# SELECT `posts`.* FROM `posts` WHERE (created_at >= '2020-06-24 10:11:12.123456')
Post.where("created_at >= ?", time) # => []

# SELECT `posts`.* FROM `posts` WHERE `posts`.`created_at` >= '2020-06-24 10:11:12.123000'
Post.where("created_at >=": time) # => [#<Post id: 1, created_at: "2020-06-24 10:11:12.123000">]
```

As a main contributor of the predicate builder area, I'd recommend to
people use the hash syntax, the hash syntax also have other useful
effects (making boundable queries, unscopeable queries, hash-like
relation merging friendly, automatic other table references detection).

* Making boundable queries

While working on rails#23461, I realized that Active Record doesn't generate
boundable queries perfectly, so I've been improving generated queries to
be boundable for a long time.

e.g.

rails#26117
7d53993
rails#39219

Now, `where` with the hash syntax will generate boundable queries
perfectly.

I also want to generate boundable queries with a comparison operator in
a third party gem, but currently there is no other way than calling
`predicate_builder` directly.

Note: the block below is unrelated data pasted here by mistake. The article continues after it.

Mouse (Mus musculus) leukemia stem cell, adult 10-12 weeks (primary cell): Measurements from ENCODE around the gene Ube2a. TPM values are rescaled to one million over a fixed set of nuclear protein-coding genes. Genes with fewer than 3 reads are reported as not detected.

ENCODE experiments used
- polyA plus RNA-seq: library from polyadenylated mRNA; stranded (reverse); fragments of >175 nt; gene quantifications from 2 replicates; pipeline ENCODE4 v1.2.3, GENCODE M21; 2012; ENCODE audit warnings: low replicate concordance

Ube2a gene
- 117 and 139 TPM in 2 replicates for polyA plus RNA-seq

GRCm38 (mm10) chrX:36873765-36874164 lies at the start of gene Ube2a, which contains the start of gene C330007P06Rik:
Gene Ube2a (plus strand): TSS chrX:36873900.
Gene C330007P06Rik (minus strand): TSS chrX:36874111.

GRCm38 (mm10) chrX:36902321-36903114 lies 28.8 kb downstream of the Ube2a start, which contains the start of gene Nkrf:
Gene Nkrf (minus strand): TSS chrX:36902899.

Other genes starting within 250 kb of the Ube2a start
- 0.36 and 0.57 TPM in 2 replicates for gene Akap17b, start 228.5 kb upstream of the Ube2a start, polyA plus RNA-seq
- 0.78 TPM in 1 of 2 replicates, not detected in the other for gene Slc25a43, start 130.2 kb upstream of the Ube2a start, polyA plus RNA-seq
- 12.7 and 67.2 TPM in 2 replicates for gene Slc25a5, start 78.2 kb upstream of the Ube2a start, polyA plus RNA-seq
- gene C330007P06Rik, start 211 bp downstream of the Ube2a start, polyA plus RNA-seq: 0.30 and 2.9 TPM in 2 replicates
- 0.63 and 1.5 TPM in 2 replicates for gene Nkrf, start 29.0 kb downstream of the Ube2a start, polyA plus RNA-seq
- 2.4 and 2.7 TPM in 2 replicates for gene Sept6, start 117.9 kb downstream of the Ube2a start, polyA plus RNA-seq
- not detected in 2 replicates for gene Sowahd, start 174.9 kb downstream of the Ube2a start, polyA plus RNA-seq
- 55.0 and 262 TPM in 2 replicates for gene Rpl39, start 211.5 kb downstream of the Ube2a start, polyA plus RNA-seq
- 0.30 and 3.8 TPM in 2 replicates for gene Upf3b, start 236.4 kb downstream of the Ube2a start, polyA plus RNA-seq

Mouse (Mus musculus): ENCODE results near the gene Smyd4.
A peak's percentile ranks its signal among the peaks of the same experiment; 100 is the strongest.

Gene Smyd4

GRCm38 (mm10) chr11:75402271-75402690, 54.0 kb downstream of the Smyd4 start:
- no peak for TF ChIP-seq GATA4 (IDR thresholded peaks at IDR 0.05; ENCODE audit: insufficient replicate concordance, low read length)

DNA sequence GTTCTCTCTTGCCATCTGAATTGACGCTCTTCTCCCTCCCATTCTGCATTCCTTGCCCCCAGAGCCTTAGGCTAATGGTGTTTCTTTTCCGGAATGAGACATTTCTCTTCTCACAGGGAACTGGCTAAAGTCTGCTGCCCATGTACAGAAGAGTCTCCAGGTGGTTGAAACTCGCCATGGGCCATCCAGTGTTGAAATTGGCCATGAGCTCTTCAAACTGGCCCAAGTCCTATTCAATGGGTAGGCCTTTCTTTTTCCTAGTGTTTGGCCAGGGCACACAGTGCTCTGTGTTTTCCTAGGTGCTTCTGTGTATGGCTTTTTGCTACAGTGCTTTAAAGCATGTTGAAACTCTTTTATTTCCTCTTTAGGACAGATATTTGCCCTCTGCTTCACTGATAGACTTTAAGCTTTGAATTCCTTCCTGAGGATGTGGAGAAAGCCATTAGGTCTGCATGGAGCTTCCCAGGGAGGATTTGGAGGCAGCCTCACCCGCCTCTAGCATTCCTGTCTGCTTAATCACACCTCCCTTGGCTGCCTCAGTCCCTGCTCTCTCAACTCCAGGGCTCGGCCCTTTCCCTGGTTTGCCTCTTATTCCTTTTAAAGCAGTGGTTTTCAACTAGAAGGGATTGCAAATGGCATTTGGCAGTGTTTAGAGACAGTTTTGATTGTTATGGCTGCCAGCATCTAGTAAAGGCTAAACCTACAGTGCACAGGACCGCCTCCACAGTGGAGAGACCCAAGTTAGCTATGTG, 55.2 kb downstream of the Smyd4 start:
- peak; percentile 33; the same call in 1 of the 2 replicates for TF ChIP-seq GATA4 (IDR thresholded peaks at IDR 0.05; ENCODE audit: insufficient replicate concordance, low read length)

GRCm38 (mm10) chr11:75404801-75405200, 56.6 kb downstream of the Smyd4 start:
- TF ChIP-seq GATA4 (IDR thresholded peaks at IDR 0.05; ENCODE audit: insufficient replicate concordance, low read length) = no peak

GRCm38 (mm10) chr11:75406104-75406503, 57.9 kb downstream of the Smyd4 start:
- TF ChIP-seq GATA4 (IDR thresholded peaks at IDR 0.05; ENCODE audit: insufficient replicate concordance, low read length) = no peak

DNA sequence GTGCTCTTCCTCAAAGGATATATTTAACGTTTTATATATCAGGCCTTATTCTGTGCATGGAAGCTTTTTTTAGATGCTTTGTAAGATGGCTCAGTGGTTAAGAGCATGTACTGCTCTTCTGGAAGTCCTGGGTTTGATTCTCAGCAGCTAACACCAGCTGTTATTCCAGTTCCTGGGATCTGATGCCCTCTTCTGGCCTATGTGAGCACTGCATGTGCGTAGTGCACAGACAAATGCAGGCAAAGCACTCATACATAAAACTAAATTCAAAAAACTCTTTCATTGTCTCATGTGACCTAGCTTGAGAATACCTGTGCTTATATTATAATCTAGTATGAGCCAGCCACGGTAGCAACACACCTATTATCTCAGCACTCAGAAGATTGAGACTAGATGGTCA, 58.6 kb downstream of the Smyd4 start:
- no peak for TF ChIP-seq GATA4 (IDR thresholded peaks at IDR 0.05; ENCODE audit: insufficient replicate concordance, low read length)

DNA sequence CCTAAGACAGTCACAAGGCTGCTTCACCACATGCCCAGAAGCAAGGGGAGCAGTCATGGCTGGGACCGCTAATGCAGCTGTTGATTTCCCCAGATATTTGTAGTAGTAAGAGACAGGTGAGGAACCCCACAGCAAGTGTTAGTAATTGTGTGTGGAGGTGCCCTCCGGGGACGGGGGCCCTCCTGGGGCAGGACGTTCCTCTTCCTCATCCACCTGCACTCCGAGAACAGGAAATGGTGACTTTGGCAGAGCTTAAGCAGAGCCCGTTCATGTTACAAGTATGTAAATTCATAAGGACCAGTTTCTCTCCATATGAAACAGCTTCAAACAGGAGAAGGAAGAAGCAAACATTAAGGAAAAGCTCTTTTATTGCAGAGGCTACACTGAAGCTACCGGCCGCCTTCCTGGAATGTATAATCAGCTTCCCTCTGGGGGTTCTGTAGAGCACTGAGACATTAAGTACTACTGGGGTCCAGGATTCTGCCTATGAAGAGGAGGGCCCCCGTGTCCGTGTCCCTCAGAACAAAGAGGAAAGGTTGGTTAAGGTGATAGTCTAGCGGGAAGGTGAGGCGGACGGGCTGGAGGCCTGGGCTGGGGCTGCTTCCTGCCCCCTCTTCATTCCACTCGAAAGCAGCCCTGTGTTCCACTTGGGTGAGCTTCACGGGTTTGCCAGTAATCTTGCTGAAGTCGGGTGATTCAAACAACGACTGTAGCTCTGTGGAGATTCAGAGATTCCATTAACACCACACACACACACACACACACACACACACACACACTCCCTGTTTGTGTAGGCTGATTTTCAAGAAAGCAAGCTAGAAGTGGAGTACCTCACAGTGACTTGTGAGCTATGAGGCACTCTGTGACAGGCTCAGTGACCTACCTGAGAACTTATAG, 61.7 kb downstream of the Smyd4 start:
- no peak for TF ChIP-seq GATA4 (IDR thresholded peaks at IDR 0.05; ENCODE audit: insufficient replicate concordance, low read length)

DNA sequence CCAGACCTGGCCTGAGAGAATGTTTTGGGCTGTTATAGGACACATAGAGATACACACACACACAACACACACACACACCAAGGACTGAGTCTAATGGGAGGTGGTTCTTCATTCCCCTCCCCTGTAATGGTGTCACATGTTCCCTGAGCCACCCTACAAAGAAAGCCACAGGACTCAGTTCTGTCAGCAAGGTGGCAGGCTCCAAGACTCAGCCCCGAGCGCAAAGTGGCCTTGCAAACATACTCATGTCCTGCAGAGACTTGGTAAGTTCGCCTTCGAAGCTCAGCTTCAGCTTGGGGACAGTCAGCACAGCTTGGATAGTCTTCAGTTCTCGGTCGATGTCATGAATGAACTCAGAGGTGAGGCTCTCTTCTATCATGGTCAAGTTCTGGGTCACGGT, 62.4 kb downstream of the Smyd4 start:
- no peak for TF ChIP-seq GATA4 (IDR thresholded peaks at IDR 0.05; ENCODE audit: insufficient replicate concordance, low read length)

kufu/activerecord-bitemporal#62

* Unscopeable queries, Hash-like relation merging friendly

Unscopeable, and Hash-like merging friendly queries are relying on where
clause is an array of attr with value, and attr name is normalized as a
string (i.e. using `User.arel_table[:name]` is not preferable for
`unscope` and `merge`).

Example:

```ruby
id = User.arel_table[:id]

users = User.where(id.gt(1).and(id.lteq(10)))

# no-op due to `id.gt(1).and(id.lteq(10))` is not an attr with value
users.unscope(:id)
```

* Automatic other table references detection

It works only for the hash syntax.

ee7f666
@kamipo kamipo force-pushed the where_with_comparison_operator branch from 0f5f596 to 8827baa Compare Mar 11, 2021
@jon-sully
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jon-sully commented Apr 2, 2021

Hoping to not add unneeded noise here but would love to see this go in 👍🏻

For others in the meantime, especially those that want this because (I believe) it allows the query fragment to adhere to the join-table-aliasing introduced in #40106, I'll be using the hash syntax by logically flipping the filter and using an infinite range.

E.g. where (with this PR) I would use

Model.where('created_at <=': Date.today)

I'll flip the where, use an infinite date starting at tomorrow, and use the hash syntax:

Model.where.not(created_at: Date.tomorrow..)

Which does adhere to the join table aliasing (calling out your Model.arel_table[:column] would break it) 👍🏻